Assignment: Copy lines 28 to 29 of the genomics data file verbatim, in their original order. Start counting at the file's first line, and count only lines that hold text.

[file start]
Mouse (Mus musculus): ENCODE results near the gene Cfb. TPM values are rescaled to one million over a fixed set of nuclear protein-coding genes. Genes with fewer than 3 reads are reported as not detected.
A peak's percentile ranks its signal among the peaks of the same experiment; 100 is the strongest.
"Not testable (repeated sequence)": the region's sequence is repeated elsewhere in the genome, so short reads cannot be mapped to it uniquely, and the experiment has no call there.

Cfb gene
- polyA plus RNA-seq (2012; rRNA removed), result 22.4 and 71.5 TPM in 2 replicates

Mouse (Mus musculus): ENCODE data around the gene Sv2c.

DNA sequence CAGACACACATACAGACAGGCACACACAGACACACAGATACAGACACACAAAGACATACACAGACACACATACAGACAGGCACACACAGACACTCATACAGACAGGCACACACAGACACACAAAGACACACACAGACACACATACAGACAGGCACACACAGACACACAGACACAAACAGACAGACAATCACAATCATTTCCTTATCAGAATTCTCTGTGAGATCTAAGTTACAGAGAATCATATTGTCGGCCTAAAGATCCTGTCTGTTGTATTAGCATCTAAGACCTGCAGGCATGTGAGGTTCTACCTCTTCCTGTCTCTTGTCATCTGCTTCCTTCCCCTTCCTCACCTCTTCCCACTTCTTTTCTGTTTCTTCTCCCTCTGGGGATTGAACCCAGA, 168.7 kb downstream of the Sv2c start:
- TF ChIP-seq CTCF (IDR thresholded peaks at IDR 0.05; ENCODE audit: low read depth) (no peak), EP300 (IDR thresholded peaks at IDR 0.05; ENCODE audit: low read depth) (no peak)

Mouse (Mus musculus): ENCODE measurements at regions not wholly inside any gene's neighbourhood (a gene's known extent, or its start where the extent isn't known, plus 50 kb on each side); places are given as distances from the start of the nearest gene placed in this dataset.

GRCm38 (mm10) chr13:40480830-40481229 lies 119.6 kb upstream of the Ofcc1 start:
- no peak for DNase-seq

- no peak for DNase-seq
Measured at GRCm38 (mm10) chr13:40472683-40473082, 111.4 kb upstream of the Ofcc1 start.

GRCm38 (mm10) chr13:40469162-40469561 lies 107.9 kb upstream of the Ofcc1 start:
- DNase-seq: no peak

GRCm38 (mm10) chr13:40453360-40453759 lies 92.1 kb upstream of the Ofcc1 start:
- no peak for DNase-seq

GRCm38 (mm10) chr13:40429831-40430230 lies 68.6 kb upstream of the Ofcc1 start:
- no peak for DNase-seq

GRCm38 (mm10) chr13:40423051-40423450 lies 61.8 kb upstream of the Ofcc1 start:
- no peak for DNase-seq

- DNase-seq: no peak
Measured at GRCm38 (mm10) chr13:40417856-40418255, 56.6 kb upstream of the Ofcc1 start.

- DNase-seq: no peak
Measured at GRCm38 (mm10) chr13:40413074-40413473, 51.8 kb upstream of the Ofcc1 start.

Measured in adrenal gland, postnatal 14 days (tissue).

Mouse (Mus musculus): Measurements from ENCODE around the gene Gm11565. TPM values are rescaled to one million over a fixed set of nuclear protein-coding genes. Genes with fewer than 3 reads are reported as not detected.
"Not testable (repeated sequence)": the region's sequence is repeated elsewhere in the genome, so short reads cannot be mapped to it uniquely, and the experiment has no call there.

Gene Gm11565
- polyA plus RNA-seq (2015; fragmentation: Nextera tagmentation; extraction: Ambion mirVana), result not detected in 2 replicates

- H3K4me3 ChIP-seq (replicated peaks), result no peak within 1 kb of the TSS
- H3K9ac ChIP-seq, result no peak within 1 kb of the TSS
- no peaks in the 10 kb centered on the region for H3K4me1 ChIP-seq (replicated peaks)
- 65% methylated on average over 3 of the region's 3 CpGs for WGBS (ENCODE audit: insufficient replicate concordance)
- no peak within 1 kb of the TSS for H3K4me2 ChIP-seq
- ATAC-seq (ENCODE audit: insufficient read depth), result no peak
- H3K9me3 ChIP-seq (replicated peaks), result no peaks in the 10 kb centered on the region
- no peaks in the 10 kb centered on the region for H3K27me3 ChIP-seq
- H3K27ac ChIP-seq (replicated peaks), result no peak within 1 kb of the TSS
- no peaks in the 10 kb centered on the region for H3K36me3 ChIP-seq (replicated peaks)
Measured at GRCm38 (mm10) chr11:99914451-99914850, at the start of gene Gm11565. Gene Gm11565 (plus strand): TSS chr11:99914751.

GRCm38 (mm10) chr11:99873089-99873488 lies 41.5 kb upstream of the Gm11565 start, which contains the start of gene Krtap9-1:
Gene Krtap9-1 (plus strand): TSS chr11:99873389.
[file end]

"Not testable (repeated sequence)": the region's sequence is repeated elsewhere in the genome, so short reads cannot be mapped to it uniquely, and the experiment has no call there.

Gene Gm11565